how to treat a cat abscess at home

As you are attentive to your cat, you most likely know when it has an abscess. It is a very painful wound that, in most cases, is infected and requires drainage by a veterinarian.

Common causes of abscesses in cats are wounds from fights with another cat or dog, scratches, and bites which unfortunately are a very effective source of bacterial infection. Therefore, outdoor cats involved in fights are very prone to abscesses.

If your cat has an abscess, she will need prompt treatment to speed up the healing process. Waiting to treat a spot will only make the prognosis more severe and recovery more complex. Without care, the animal may contract other diseases.

The most common symptoms of a suppurating abscess in cats are:

•            Painful lump-like lesion

•            Inflamed skin

•            Hair loss

•            Pain

•            Mild fever

In advanced cases:

•            high fever

•            Loss of appetite

•            Lethargy

to read also:  Cat that loses its hair in clumps, what to do

Some abscesses can heal on their own, but more often than not, many need prompt veterinary treatment once diagnosed. The treatment consists of puncturing and emptying the bump if it has not ruptured. This cleaning will be done under general anesthesia or heavy sedation because the animal’s pain would not be bearable.

Shaving the hairs with the function of exposing the skin around the lesion. The abscess will then be appropriately rid and cleansed of its pus. The cat can then follow a prescription for antibiotics to prevent contamination.

Home remedies to treat an abscess in cats

Clear and disinfect the area

•            Carefully clip the matted hairs to clean the area to see what the abscess looks like.

•            Use hydrogen peroxide to disinfect. It is very effective and has the advantage of not stinging.

•            Remember NOT TO USE ALCOHOL.

•            Other wound care solutions like Betadine are also safe. Rinse the area with a little lukewarm water afterward.

Now you should be able to see what you’re dealing with. Cleaning the wound is always a good idea to prevent the infection from spreading further and involving other more problematic illnesses.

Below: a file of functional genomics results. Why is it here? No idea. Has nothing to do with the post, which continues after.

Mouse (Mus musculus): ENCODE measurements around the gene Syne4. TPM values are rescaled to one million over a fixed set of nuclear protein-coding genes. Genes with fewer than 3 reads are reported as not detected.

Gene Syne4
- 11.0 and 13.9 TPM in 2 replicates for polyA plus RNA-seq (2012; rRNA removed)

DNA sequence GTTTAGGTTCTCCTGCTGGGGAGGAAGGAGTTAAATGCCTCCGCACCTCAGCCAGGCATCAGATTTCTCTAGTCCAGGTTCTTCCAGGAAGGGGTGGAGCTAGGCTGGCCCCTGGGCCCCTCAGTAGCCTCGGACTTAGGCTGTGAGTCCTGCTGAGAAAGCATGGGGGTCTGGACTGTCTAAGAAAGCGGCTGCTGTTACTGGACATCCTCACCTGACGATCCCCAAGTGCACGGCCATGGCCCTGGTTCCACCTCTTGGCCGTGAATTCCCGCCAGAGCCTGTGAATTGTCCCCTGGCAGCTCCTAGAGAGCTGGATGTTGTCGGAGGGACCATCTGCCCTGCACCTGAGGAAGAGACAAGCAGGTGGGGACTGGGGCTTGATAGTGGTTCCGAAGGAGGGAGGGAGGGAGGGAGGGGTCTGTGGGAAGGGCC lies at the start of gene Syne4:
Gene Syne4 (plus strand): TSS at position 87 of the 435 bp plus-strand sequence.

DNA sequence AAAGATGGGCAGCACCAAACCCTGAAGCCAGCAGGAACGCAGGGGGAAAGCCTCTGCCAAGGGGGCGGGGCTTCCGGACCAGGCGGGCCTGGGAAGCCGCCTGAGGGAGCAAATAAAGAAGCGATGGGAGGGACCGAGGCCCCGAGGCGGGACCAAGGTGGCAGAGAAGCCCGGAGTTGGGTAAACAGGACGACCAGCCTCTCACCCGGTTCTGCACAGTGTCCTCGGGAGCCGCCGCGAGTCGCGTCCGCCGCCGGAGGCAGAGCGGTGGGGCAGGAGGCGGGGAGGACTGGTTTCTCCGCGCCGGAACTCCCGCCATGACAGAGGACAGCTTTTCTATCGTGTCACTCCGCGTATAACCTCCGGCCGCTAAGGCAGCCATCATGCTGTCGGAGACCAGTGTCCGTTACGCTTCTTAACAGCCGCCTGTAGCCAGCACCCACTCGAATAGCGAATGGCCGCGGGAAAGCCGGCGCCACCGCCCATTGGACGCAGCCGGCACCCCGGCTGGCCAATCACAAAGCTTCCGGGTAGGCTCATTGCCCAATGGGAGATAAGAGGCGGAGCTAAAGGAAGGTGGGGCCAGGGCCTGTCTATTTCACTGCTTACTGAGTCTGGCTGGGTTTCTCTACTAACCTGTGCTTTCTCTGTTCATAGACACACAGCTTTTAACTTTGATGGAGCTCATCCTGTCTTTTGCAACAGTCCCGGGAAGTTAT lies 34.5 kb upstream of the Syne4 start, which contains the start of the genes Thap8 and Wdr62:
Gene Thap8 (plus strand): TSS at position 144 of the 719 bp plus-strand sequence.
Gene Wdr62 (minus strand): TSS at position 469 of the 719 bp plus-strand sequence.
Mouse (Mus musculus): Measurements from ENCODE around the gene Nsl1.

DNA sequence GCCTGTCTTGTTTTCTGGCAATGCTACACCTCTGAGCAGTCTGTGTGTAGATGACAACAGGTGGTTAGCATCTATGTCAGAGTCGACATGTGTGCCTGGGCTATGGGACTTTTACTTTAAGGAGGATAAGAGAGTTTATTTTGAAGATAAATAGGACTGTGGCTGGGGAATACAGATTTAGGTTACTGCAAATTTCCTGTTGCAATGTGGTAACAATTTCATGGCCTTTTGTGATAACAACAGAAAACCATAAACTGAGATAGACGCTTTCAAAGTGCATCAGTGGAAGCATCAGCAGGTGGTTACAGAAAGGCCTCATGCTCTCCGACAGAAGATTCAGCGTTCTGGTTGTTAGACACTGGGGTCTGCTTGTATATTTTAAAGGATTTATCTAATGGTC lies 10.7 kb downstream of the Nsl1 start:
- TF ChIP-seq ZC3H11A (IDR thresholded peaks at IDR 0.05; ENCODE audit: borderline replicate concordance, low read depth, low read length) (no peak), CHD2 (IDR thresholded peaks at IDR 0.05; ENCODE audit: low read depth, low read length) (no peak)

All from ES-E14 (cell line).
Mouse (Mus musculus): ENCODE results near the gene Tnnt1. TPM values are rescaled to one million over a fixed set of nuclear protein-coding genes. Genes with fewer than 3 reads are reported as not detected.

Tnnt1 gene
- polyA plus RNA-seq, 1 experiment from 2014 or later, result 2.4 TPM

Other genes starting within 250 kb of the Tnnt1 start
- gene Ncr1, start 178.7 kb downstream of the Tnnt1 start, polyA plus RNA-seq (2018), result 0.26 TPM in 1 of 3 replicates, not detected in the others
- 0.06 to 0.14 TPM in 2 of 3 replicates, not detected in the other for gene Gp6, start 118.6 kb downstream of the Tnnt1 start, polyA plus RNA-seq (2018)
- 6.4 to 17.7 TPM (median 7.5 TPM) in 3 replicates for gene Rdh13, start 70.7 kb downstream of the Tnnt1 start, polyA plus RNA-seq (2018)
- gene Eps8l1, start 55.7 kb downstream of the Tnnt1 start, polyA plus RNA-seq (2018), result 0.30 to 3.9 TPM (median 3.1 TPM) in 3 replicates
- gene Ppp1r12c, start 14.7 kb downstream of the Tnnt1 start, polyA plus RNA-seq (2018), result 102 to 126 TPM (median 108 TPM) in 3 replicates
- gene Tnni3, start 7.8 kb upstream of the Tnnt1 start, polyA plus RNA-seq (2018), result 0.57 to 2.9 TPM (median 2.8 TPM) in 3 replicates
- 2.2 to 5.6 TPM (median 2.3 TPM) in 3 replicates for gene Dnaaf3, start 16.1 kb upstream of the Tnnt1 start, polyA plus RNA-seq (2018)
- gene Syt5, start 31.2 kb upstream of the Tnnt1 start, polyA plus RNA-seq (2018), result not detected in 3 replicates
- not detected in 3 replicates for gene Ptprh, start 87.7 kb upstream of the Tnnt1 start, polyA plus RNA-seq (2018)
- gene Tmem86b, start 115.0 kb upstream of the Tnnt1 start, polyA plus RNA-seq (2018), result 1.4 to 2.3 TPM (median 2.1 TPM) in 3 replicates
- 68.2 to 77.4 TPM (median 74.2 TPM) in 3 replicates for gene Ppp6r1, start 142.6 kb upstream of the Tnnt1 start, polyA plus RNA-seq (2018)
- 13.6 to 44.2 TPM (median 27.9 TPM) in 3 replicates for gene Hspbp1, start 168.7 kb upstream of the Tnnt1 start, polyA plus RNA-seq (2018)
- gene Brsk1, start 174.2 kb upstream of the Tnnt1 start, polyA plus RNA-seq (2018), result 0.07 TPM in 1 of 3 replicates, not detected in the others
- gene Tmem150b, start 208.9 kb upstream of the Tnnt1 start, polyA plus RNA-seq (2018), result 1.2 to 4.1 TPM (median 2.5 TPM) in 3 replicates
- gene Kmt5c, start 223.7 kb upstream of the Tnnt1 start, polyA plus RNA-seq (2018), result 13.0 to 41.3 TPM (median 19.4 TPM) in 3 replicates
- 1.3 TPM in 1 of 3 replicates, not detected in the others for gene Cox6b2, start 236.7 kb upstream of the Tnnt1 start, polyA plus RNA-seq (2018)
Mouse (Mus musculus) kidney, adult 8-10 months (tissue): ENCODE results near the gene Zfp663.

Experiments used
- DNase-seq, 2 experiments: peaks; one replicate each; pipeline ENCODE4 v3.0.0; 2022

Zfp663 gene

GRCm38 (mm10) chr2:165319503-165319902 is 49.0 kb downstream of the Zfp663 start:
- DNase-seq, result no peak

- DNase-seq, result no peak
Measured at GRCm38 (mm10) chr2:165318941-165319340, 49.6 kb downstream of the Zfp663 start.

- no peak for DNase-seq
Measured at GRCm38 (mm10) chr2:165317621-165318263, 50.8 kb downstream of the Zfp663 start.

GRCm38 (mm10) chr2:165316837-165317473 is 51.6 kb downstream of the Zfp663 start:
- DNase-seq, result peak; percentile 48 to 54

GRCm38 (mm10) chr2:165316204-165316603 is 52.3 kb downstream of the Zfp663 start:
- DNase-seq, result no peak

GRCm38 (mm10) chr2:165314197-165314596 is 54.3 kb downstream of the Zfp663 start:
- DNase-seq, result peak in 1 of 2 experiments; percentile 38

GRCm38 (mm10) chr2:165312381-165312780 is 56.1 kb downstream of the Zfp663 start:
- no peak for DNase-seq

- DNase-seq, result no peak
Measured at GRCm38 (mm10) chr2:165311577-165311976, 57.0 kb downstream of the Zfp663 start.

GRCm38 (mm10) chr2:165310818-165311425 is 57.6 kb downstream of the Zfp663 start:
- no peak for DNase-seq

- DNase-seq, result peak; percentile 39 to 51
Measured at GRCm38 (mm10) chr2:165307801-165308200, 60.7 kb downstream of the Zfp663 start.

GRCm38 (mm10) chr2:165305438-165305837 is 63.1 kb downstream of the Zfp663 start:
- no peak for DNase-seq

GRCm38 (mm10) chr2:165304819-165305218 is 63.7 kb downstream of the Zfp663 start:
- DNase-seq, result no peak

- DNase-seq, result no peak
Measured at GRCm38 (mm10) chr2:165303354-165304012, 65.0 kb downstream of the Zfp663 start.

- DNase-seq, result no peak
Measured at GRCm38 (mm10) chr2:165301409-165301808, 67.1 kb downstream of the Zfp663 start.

If your cat seems comfortable and continues to feed, you can usually wait a few hours to see your vet. However, depending on their severity, abscesses almost always require systemic antibiotics.

Even if the bruise doesn’t seem too severe, you should seek professional advice. After a thorough diagnosis, your vet will likely prescribe Amoxicillin or Clavamox after treating the abscess.

Hot compresses

You can reduce the swelling of your cat’s abscess by applying warm compresses for about 10 minutes and 3-4 times a day at home. In addition to lowering visible symptoms, this will encourage blood flow to the area and speed up healing.

A hot compress is a clean washcloth or small cloth soaked in hot water. Hold it on the wound for a minute or two, if possible several times in a row if your cat allows it. If the abscess has ruptured, the lesion will need to be cleaned and disinfected.


If the abscess is pierced, burst, or ruptured and the wound is open, disinfect well with hydrogen peroxide or Betadine. Then treat with green clay; It is a good treatment for open abscesses that do not heal.

•            Then cover with a good dose of green clay to help dry and heal the wound, add clay every day.

•            You will need to discourage your cat from licking the area to prevent other bacteria from infecting the already vulnerable wound.

In some cases, an Elizabethan collar will be required. An Elizabethan collar, better known as a veterinary collar, is a collar shaped like a lampshade that will prevent the cat from accessing the wound.

Often, the abscess may appear healed and become inflamed a few days later. The reason is that as the wound healed, bacteria got trapped inside.

If your cat has a dental abscess in its mouth, call your veterinarian immediately to avoid unnecessary pain and body strain. All remedies offered should not be used to substitute for professional veterinary advice. If your pet is sick, consult your veterinarian.

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